# Non-isolated ground state of a Schrödinger operator

Question. Does there exist a dimension $$d \in \mathbb{N}$$ and a measurable function $$V: \mathbb{R}^d \to [0,\infty)$$ such that the smallest spectral value $$\lambda$$ of the Schrödinger operator $$-\Delta + V$$ on $$L^2(\mathbb{R}^d)$$ is an eigenvalue, but not an isolated point of the spectrum?

I would expect this to be known, but I could not come up with an example (neither myself nor by browsing some manuscripts about Schrödinger operators).

• You know that there are things like random Schr\"odinger operators which have dense pure point spectrum?-So the answer should be yes. But I guess there are more pedestrian examples. Feb 25, 2019 at 23:10
• Related? Feb 25, 2019 at 23:25
• Set $\phi(x)=(1+x^2)^{-1}$ and $V(x) = (\phi(x))^{-1}\Delta \phi(x) = (1+x^2)^{-2}(6 x^2-2)$ in dimension $d = 1$ (a similar example can be clearly given in any dimension). Then $\phi$ is a $0$-eigenvalue, and $-\Delta+V$ is non-negative definite: the bottom of the essential spectrum is $0$ (because the potential decays at infinity), and, if I am not mistaken, there are no negative eigenvalues. Feb 25, 2019 at 23:27
• @KeithMcClary: Thanks for the link! I found the paper of Simon that is discussed there to be quite helpful.. Feb 26, 2019 at 7:06
• I added a somewhat more detailed answer. I do not think one can refer to Kato's result: if I remember correctly, it is about positive eigenvalues only. Feb 26, 2019 at 14:07

Yes, it is perfectly possible to have an embedded eigenvalue at the bottom of the spectrum. I do not have a reference (although I am quite sure there is one), but here is a simple example in dimension $$d = 1$$. Extension to higher dimensions is immediate.

Let $$\phi(x) = \frac{1}{1 + x^2}$$ and $$V(x) = \frac{\Delta \phi(x)}{\phi(x)} = \frac{6 x^2 - 2}{(1 + x^2)^2} \, .$$ Then:

1. $$\phi \in L^2$$, $$-\Delta \phi + V \phi = 0$$ (by definition of $$V$$), and so $$\phi$$ is an eigenfunction with eigenvalue $$0$$;

2. $$V(x) \to 0$$ as $$|x| \to \pm \infty$$, so that the essential spectrum of $$-\Delta + V$$ is $$[0, \infty)$$;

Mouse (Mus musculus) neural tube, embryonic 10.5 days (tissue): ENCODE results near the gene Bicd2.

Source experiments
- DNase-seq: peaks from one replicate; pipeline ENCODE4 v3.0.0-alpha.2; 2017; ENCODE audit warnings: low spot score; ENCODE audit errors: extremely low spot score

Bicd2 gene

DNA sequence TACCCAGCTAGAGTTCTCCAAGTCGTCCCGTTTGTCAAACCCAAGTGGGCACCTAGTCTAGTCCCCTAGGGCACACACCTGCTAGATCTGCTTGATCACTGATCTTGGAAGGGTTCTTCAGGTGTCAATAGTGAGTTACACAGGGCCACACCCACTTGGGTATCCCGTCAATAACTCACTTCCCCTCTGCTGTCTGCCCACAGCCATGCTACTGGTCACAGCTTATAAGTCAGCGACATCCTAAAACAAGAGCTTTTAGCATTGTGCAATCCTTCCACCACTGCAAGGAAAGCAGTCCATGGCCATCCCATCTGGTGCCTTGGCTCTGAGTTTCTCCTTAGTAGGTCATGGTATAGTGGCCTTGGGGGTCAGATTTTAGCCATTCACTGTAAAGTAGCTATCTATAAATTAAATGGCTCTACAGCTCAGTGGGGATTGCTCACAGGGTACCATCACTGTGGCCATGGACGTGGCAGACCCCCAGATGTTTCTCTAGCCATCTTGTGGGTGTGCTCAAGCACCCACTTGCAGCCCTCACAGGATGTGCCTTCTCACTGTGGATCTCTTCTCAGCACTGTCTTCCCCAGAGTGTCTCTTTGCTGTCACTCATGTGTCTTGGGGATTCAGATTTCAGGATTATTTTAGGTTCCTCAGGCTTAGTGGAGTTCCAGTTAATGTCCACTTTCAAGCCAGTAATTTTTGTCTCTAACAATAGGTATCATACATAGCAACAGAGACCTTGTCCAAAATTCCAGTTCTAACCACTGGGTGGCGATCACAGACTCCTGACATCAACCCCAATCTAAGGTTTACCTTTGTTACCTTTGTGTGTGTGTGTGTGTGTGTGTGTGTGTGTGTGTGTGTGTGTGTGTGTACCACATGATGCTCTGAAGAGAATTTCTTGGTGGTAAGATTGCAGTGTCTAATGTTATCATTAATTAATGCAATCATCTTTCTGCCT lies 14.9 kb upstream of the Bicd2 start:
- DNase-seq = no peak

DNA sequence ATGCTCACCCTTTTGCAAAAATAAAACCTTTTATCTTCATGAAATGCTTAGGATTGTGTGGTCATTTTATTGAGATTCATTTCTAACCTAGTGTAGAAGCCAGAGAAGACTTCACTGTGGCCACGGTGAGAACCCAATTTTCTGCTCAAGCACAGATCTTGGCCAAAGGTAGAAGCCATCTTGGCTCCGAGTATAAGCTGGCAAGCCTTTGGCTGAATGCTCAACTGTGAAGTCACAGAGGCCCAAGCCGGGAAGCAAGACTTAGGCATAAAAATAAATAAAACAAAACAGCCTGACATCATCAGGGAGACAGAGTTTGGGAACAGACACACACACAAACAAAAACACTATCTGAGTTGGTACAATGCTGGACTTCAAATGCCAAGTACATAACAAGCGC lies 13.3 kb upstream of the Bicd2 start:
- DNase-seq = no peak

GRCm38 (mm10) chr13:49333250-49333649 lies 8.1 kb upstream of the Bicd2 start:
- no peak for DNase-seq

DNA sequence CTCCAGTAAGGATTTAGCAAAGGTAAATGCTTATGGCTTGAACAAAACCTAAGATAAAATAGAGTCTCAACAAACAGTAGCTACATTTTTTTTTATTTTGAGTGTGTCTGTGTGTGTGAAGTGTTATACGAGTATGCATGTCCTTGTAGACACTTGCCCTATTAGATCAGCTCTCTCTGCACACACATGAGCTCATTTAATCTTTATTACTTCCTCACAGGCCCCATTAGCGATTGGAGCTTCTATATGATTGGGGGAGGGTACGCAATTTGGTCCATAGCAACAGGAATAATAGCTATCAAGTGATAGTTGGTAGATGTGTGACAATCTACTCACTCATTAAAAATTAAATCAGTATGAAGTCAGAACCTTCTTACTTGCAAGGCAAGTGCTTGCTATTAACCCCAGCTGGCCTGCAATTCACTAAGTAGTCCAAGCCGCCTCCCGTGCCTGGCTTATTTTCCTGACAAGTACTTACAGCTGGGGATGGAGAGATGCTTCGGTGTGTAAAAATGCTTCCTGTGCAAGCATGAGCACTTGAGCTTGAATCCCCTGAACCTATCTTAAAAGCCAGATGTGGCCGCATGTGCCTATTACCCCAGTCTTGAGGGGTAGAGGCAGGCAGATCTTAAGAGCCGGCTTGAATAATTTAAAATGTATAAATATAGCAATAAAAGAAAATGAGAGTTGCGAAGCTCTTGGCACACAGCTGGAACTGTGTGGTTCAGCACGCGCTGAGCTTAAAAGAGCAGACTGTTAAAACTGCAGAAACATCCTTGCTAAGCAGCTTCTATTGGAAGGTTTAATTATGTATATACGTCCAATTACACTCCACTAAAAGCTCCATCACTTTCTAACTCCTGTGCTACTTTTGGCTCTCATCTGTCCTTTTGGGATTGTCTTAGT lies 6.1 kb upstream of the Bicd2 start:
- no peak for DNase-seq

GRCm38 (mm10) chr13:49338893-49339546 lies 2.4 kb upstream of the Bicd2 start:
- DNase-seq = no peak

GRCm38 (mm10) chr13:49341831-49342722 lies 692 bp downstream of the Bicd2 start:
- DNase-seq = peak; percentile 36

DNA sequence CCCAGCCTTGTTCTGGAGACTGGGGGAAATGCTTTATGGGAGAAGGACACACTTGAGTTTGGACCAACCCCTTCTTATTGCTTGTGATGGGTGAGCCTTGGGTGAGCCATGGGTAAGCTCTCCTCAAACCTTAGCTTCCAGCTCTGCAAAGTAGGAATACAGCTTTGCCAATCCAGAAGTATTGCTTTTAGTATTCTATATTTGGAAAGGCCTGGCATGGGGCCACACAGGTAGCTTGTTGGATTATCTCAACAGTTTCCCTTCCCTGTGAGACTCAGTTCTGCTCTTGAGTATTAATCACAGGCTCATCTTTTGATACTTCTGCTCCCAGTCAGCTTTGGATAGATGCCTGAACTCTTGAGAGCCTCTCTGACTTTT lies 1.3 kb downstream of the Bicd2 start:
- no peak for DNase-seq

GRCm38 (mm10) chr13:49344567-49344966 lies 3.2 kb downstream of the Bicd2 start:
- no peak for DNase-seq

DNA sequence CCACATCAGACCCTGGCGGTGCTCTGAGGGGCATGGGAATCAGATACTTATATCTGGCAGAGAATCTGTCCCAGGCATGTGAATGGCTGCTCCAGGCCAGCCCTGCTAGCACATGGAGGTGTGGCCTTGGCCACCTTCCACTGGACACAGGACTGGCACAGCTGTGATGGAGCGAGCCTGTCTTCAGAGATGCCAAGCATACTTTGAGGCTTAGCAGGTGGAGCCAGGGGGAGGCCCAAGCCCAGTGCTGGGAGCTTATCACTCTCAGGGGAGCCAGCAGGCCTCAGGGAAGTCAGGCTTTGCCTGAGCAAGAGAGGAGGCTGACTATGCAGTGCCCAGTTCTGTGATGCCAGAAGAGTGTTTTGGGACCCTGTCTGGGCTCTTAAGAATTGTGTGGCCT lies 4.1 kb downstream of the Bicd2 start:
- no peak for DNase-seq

3. $$-\Delta + V(x)$$ has no negative eigenvalues: if there were any, then the ground state would be orthogonal to $$\phi$$, and so it would necessarily change sign, a contradiction with the Courant–Hilbert nodal domain theorem.

Thus, $$0$$ is the bottom of the spectrum of $$-\Delta + V$$, and it is both an eigenvalue and a point in the essential spectrum, as desired.

• For the nodal theorem don't you need the potential to be non-negative?
– lcv
Mar 26, 2019 at 3:45
• @lcv: I do not think so: all one needs to know is that all nodal parts have equal Rayleigh ratio, and the unique continuation principle. (And one can always replace $V(x)$ by $V(x) + 2$ to have a non-negative potential.) Mar 26, 2019 at 9:16
• I couldn't find the nodal theorem in presence of external potential but I suspect is similar to Perron-Frobenius, in which case you need non-negative diagonal. Of course $V+2$ is positive but then the ground state has energy 2. I still believe your result is correct but..
– lcv
Mar 26, 2019 at 9:38
• Do you have a reference for that result (nodal theorem in presence of external potential)?
– lcv
Mar 26, 2019 at 9:42
• @lcv: Off the top of my head, I do not. A quick google search leads to this paper by Ancona et. al. While it only deals with bounded domains and potentials, it may contain some useful references. Mar 26, 2019 at 10:06